Serkin, Rudolf


Celebrated pianist, co-founder of the Marlboro Music School and Festival in 1951


Autograph ID: 1002
Condition: Good, light toning at edges
Description: Rudolf Serkin (1903-1991) Bohemian born Jewish-American pianist widely regarded pianist as one of the greatest 20th century interpreters of Beethoven.

Hailed as a child prodigy, he was sent to Vienna at 9 to study piano with Richard Robert and, later, composition with Joseph Marx, making his public debut with the Vienna Philharmonic at 12. He studied composition with Arnold Schoenberg 1918-20 and participated in Schoenberg’s Society for the Private Performance of Music.

He began a regular concert career in 1920, living in Berlin with German violinist Adolf Busch and married his daughter Irene 15 years later. In 1921, at 17, he made his Berlin debut performing in Busch’s ensemble as keyboard soloist in the Brandenburg Concerto No. 5. At the end of the concert, Busch told Serkin to play an encore to the enthusiastic audience. Serkin later reported that he asked Busch, “What shall I play?” and Busch “as a joke” told him to play the Goldberg Variations. As Serkin later related: “When I finished there were only four people left: Adolf Busch, Artur Schnabel, Alfred Einstein and me.”  In the 1920s-early 30s, Serkin performed throughout Europe both as soloist and with Busch and the Busch Quartet. With Hitler’s rise in Germany in 1933, Serkin and the Busches (not Jewish but vehemently opposed to the Nazi regime) left Berlin for Switzerland. In 1933, Serkin made his 1st US appearance at the Coolidge Festival in Washington, performing with Busch. In 1936, he launched his solo concert career in the US with the New York Philharmonic under Toscanini to critical raves. In 1937, Serkin played his 1st New York City recital at Carnegie Hall.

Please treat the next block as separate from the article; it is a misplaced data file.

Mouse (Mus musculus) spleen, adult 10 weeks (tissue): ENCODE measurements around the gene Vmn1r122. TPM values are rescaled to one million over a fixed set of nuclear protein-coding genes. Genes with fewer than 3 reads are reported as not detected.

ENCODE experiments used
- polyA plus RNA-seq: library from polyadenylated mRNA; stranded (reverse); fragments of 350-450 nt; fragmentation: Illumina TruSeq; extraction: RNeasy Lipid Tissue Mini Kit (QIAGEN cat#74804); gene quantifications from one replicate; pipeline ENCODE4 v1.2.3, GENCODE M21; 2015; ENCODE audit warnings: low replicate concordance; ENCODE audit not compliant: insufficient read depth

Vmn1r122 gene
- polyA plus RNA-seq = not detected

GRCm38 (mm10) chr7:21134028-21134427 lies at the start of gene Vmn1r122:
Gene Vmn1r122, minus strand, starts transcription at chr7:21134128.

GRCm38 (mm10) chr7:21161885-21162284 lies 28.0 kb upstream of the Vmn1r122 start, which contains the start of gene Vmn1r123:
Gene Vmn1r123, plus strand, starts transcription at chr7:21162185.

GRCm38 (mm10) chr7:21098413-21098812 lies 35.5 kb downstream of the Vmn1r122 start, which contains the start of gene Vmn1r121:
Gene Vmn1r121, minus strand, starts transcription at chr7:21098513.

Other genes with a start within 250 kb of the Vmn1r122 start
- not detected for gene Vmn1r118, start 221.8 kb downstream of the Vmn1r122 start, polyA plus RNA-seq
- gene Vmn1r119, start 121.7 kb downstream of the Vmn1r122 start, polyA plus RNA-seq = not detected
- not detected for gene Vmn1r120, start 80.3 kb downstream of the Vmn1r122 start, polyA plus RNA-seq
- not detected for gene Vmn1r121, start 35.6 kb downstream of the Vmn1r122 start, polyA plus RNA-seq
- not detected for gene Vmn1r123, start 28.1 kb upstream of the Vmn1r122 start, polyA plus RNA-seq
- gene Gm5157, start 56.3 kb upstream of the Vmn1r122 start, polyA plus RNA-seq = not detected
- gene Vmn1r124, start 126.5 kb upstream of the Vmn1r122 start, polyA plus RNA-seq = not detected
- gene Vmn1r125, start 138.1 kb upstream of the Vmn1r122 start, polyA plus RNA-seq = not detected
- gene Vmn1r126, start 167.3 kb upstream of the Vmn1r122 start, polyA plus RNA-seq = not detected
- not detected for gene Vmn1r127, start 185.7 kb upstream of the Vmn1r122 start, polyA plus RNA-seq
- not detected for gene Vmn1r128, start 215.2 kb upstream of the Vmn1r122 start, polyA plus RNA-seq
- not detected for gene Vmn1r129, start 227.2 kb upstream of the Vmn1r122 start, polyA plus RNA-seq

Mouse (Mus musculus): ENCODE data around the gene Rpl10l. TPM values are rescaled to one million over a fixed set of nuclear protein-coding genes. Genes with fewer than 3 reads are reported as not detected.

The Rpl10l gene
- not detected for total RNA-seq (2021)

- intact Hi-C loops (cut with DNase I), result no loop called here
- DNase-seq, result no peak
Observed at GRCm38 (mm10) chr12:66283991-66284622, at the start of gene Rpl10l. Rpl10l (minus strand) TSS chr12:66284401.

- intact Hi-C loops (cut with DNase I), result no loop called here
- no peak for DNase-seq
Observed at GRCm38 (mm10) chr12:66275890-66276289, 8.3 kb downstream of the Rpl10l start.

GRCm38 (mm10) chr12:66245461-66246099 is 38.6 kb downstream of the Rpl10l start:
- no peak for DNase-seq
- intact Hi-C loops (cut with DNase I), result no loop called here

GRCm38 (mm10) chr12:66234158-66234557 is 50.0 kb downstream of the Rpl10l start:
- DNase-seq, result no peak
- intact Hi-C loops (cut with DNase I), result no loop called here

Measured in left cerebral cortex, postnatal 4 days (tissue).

After the outbreak of WW II in 1939, the Serkins and Busches left for the US where Serkin taught several generations of pianists at Philadelphia’s Curtis Institute of Music, its director 1968-76. In 1951, Serkin and Adolf Busch founded the Marlboro Music School and Festival in Marlboro, Vermont, with the goal of stimulating US interest in and performance of chamber music. He made numerous recordings from the 1940s-80s including one at RCA Victor of Beethoven’s Piano Concerto No. 4 in 1944 with the NBC Symphony Orchestra under Toscanini. In 1959, he became the 1st pianist in the US to record Max Reger’s Piano Concerto, Op. 114, with Ormandy and The Philadelphia Orchestra.

Serkin was awarded the Presidential Medal of Freedom in 1963 and in March 1972 celebrated his 100th appearance with the New York Philharmonic; the orchestra and board of directors named him an honorary member of the New York Philharmonic-Symphony Society, a distinction also conferred on Copland, Stravinsky and Hindemith. He is regarded as one of the primary interpreters of the music of Beethoven in the 20th century. He received Kennedy Center Honors in 1981.

Signed 5 1/4 x 4 1/2 light green autograph album page, in red ink, adds May 20, 1962 date.
Type: Signed album page

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